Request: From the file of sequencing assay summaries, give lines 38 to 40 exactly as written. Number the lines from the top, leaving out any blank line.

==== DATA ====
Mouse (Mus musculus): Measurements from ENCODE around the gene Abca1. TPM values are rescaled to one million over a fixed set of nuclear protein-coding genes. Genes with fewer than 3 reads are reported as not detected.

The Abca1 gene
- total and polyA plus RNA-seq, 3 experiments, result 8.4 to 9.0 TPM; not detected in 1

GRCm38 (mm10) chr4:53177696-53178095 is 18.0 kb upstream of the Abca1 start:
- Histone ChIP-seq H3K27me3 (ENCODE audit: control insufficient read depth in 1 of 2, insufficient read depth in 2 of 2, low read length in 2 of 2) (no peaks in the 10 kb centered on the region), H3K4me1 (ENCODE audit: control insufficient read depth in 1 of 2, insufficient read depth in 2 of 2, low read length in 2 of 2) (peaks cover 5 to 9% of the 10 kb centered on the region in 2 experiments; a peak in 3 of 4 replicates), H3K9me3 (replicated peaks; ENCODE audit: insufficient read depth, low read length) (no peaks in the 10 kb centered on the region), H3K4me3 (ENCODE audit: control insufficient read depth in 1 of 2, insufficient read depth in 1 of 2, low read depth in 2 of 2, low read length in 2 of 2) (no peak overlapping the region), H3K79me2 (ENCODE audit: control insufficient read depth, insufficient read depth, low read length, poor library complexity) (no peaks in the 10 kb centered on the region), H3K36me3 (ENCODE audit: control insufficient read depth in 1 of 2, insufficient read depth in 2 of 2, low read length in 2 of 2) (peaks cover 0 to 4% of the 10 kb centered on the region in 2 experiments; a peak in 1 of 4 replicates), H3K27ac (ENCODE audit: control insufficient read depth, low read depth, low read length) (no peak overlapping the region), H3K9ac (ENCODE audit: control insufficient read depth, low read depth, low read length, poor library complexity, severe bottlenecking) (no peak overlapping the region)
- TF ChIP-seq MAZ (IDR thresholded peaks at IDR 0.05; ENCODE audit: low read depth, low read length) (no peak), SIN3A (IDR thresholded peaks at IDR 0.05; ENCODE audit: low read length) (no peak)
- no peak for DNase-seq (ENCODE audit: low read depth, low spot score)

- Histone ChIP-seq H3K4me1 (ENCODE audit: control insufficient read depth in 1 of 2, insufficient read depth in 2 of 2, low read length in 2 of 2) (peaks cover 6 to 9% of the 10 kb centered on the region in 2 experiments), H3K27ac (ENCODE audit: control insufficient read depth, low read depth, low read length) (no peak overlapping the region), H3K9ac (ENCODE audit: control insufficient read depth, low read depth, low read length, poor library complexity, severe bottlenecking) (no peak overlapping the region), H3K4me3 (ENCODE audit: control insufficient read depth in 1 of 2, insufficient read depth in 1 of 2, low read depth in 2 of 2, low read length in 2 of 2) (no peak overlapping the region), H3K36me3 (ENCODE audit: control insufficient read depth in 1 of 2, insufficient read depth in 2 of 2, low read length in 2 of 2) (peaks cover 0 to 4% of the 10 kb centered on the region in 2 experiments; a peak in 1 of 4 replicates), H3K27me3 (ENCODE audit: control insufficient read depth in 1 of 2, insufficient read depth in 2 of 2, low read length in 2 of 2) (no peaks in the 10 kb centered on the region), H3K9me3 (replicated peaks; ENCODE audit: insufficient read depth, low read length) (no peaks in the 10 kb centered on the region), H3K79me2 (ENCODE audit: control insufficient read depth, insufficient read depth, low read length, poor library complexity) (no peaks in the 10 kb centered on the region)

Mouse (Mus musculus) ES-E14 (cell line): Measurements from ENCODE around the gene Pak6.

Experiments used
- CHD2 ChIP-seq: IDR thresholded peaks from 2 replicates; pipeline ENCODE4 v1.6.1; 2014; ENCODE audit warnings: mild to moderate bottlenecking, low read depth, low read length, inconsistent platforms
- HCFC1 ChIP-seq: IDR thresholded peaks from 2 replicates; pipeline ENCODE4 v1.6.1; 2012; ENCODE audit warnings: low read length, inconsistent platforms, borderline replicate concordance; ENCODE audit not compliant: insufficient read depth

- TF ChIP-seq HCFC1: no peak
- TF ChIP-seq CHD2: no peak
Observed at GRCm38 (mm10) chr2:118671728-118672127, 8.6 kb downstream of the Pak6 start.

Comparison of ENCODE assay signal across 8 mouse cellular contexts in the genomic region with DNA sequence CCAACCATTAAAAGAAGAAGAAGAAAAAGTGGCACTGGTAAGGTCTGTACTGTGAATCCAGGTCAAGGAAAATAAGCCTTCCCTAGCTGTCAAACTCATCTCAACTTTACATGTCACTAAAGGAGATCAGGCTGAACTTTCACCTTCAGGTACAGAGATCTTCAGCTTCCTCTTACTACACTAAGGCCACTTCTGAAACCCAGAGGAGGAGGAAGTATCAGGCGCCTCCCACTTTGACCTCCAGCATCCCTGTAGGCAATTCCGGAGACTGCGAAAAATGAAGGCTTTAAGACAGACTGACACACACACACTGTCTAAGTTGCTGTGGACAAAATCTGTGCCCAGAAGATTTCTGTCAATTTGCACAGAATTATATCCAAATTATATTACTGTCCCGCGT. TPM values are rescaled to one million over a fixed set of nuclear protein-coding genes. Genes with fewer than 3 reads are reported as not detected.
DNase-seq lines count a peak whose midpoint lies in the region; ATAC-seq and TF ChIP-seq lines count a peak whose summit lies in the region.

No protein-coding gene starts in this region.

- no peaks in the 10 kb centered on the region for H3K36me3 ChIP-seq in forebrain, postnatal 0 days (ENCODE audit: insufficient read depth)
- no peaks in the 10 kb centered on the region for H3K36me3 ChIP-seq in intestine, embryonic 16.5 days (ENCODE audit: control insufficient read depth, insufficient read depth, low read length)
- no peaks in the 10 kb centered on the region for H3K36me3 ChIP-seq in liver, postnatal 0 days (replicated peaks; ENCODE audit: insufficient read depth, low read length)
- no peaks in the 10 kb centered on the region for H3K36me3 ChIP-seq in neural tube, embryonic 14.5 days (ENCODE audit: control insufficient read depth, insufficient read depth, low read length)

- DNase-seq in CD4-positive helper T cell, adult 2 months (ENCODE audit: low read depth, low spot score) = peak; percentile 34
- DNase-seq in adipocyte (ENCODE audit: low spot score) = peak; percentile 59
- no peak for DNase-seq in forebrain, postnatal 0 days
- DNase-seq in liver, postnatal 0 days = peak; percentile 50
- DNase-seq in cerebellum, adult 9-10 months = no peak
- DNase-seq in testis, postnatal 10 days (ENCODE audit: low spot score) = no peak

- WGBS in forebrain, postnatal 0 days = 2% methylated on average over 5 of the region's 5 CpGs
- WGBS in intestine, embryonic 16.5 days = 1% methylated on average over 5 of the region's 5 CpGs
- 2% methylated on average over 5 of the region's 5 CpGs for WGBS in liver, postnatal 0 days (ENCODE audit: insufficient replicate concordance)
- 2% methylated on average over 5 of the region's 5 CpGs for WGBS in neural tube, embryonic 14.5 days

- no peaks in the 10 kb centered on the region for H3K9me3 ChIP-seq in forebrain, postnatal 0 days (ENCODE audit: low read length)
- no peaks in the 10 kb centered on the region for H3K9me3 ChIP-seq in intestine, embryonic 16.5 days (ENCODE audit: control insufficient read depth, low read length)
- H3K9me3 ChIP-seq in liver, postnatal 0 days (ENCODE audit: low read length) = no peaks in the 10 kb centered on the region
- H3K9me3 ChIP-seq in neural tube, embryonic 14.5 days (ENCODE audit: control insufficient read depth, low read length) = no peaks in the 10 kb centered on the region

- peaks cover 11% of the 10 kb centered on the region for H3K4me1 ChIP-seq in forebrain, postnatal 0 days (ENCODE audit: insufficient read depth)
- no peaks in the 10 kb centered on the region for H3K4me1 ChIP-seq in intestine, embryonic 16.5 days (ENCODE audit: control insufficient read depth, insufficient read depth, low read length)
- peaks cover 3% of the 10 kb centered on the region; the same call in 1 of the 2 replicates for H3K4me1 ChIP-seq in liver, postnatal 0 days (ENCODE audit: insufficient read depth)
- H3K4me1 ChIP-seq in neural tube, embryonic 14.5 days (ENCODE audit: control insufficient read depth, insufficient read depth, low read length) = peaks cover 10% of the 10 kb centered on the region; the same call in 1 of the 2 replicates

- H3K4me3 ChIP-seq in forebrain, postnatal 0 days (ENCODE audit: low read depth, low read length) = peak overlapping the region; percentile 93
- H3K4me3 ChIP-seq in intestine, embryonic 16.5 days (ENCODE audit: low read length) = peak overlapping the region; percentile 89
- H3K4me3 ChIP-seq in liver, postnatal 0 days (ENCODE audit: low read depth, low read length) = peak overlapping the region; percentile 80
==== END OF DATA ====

- no peaks in the 10 kb centered on the region for H3K4me1 ChIP-seq in intestine, embryonic 16.5 days (ENCODE audit: control insufficient read depth, insufficient read depth, low read length)
- peaks cover 3% of the 10 kb centered on the region; the same call in 1 of the 2 replicates for H3K4me1 ChIP-seq in liver, postnatal 0 days (ENCODE audit: insufficient read depth)
- H3K4me1 ChIP-seq in neural tube, embryonic 14.5 days (ENCODE audit: control insufficient read depth, insufficient read depth, low read length) = peaks cover 10% of the 10 kb centered on the region; the same call in 1 of the 2 replicates